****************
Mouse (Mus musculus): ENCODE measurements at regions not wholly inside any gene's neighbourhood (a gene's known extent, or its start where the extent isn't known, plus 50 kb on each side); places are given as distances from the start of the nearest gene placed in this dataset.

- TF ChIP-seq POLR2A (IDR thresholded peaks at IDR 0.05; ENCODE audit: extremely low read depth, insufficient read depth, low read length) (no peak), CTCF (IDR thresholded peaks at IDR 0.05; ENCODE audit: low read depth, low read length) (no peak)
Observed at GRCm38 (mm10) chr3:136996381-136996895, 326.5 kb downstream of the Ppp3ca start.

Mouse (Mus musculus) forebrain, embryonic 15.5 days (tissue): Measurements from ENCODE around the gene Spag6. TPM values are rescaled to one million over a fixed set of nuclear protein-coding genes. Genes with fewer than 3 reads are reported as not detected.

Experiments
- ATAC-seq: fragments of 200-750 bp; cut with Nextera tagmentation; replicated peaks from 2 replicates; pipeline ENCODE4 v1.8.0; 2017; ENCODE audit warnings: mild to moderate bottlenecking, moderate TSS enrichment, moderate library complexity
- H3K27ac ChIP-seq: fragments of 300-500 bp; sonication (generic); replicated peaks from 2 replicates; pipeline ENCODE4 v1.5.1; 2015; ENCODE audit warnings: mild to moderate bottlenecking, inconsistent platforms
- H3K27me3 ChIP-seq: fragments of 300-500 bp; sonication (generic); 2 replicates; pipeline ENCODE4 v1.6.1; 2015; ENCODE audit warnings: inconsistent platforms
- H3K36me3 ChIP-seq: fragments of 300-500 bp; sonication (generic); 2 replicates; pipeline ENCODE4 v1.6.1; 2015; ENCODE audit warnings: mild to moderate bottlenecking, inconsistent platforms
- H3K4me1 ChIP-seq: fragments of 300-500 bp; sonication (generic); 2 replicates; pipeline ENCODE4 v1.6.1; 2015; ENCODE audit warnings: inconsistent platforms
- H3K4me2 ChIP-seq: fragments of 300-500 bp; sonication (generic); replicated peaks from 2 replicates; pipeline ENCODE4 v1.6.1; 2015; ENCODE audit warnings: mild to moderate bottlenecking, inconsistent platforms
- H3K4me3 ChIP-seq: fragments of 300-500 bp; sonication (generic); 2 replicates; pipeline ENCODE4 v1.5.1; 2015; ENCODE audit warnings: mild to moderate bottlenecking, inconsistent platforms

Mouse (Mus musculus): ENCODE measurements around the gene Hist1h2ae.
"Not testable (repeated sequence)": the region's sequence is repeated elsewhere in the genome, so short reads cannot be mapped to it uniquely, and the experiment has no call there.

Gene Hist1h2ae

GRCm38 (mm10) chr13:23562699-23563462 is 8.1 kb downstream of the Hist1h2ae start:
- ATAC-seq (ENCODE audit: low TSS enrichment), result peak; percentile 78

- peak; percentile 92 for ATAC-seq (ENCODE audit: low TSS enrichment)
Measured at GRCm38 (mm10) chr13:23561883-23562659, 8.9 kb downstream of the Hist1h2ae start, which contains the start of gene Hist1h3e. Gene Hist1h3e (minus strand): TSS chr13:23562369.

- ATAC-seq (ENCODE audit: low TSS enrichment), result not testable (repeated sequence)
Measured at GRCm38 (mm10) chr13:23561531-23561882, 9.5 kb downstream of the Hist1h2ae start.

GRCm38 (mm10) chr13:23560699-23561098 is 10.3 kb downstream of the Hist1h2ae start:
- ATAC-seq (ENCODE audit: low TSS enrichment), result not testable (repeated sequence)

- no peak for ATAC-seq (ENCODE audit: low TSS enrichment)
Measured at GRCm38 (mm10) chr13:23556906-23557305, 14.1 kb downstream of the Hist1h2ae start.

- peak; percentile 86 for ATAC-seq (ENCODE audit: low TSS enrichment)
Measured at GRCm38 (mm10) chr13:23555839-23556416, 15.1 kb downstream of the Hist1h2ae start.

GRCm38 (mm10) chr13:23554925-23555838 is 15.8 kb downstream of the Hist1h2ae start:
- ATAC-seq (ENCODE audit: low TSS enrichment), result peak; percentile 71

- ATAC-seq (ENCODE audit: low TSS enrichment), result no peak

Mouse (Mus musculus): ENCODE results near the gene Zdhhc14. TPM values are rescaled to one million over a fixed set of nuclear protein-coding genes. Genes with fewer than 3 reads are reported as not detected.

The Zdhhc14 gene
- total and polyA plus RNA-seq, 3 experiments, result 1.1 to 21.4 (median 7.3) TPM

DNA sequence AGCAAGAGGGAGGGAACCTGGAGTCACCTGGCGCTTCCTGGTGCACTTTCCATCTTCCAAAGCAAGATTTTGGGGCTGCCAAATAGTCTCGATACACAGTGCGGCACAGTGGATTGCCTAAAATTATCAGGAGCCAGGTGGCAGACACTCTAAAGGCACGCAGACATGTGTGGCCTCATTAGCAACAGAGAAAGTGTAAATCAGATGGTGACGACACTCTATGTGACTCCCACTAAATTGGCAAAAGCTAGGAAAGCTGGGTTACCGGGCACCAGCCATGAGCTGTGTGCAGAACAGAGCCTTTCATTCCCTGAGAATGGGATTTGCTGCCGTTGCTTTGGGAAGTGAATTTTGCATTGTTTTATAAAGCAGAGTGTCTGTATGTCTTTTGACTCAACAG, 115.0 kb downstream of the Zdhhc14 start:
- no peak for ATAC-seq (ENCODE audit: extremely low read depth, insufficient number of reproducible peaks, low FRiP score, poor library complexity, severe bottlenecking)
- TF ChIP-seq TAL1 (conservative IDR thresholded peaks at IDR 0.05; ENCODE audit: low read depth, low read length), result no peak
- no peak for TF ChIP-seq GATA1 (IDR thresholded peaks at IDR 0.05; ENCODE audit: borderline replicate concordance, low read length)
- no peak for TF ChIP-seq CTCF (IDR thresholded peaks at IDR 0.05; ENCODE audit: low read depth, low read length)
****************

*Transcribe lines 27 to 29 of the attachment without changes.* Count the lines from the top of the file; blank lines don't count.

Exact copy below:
Measured at GRCm38 (mm10) chr13:23555839-23556416, 15.1 kb downstream of the Hist1h2ae start.

GRCm38 (mm10) chr13:23554925-23555838 is 15.8 kb downstream of the Hist1h2ae start:
- ATAC-seq (ENCODE audit: low TSS enrichment), result peak; percentile 71